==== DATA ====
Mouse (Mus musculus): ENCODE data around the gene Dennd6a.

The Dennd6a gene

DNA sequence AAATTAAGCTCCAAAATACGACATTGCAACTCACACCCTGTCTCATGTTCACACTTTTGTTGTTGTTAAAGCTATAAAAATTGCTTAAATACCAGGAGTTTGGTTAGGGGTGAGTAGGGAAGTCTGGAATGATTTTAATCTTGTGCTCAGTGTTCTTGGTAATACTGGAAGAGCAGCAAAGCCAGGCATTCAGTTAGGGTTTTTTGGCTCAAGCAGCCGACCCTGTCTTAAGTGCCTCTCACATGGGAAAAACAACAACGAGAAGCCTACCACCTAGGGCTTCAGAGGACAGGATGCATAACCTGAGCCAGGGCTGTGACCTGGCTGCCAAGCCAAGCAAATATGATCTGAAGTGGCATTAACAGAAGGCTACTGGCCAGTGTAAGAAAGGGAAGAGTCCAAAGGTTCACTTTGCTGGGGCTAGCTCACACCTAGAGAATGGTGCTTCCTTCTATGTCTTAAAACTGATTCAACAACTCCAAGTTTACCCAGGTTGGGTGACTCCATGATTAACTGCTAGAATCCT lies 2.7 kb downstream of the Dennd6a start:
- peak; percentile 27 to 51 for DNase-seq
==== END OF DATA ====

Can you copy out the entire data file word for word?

Mouse (Mus musculus): ENCODE data around the gene Dennd6a.

The Dennd6a gene

DNA sequence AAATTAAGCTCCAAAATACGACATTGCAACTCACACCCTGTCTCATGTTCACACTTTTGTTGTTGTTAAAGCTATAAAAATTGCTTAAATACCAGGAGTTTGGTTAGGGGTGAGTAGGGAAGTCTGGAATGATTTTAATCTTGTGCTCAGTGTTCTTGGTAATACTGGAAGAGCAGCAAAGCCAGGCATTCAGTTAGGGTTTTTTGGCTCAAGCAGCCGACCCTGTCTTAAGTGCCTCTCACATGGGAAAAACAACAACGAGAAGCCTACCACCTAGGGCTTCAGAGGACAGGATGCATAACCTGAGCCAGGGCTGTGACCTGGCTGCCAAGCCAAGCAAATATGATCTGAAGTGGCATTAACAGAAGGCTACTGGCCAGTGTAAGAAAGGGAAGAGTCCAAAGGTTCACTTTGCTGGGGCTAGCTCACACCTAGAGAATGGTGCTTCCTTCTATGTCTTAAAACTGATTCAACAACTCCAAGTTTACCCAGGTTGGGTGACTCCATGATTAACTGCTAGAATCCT lies 2.7 kb downstream of the Dennd6a start:
- peak; percentile 27 to 51 for DNase-seq